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When a Trombone player read music from the Treble Clef How does he/she reads it, does he/she reads middle C an Octave down?

  • Why don't you look at a trombone "fingering" chart? – Carl Witthoft Jul 21 '16 at 12:06
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There are two possibilities. He may be reading "brass band treble", a major 9th higher than sounding pitch. In this case the part would be in treble clef throughout, and the musical context would be a British tradition brass band. Or he may be reading a concert pitch part which has ventured into treble clef from its usual bass clef.

  • Two comments: (1) The reason "brass band treble" exists is so that a Bb trumpet player can pick up a baritone/euphonium and use the same fingerings (similar to how saxophone parts are written.) (2) Having played trombone for many years, I would say that I have come across brass band treble many times more often than true non-transposing treble clef. However, this may simply be a function of the type of music I play. – Michael Seifert Jul 21 '16 at 14:25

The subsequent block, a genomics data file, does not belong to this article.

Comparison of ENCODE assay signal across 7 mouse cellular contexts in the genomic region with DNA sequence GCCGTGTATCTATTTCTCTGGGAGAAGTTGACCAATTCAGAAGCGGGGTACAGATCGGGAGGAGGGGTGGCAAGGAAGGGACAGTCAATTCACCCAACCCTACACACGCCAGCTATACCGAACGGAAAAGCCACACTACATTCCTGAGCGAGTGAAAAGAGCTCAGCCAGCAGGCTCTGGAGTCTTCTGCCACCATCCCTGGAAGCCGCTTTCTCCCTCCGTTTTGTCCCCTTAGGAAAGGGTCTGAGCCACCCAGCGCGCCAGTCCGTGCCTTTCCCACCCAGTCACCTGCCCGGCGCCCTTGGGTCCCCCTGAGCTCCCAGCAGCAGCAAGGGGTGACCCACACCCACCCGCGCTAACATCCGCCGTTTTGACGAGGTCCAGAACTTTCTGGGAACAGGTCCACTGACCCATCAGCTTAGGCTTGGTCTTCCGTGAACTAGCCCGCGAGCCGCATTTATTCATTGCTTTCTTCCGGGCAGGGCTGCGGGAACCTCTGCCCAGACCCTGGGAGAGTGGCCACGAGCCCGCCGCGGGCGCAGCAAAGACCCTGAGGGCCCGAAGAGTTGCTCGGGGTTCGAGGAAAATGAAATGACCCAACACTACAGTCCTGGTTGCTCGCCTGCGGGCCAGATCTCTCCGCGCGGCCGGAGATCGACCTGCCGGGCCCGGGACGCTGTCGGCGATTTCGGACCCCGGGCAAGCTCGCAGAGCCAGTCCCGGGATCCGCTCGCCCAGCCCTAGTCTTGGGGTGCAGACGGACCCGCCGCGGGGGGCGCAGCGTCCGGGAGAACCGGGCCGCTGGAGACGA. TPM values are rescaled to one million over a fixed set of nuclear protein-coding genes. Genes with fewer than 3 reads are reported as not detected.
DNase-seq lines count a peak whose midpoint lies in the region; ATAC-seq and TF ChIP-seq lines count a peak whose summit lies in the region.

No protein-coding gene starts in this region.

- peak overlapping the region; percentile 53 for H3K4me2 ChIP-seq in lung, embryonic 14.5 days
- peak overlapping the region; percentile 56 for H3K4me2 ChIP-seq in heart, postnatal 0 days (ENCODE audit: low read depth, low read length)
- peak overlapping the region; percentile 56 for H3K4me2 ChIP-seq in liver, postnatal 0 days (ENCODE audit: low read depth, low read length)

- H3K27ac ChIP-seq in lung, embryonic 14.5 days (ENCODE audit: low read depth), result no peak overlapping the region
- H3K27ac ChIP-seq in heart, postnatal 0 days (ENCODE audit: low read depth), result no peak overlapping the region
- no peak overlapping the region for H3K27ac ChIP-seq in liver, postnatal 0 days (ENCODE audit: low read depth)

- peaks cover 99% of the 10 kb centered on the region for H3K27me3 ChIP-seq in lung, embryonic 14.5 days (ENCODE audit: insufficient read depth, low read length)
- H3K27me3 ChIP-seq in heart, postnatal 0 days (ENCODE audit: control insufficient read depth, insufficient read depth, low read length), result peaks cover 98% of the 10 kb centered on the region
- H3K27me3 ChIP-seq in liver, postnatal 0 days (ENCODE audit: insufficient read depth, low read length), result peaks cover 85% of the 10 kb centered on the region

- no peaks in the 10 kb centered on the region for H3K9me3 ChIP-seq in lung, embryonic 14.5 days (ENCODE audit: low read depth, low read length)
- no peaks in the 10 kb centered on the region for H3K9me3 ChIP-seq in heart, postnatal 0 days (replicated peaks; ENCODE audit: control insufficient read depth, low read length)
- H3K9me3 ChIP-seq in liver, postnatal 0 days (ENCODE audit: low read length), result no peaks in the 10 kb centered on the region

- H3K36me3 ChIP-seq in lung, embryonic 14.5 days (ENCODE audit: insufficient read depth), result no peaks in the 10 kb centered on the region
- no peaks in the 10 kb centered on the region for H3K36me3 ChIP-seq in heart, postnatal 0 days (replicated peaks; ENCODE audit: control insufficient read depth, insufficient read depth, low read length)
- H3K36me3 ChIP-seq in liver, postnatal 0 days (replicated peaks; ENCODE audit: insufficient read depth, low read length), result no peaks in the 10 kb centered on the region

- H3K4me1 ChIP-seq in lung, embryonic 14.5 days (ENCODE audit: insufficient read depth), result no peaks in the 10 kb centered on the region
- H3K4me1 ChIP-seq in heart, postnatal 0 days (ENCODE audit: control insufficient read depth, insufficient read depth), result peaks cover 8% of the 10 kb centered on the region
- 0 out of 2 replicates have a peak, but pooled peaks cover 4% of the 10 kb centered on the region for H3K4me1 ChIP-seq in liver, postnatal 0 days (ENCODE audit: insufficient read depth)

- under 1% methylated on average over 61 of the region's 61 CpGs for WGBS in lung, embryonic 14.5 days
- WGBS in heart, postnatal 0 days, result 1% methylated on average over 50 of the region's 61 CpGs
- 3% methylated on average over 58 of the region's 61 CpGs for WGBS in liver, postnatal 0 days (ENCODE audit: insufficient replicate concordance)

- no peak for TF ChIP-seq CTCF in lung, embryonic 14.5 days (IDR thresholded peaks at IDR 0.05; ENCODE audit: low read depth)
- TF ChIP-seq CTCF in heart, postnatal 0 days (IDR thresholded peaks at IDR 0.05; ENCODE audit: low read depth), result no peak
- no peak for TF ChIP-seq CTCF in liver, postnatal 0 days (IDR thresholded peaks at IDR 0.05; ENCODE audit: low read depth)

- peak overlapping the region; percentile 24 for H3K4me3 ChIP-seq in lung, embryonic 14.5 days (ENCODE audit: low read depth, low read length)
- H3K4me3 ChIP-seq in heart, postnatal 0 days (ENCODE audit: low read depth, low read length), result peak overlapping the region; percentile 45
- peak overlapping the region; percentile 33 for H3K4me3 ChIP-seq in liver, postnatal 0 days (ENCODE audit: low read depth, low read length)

• As this is a brass band thing, probably it would be a cornet player, rather than a trumpeter. I've only seen literal treble clef in jazz and commercial music. Those guys seem to run scared of tenor or alto clef, which an orchestral player would be familiar with. Tenor clef is brass-band-treble (for a Bb instrument) plus two flats. And bass clef is brass-band-treble (for Eb bass) plus three flats. The brass-band Bass Trombone reads non-transposed bass clef. Even when the old G bass trombone (the one with the handle on the slide) was used, it still read non-transposed bass clef. – Laurence Payne Jul 21 '16 at 21:50
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There's no adjustment for Octave. Middle C is still C4.

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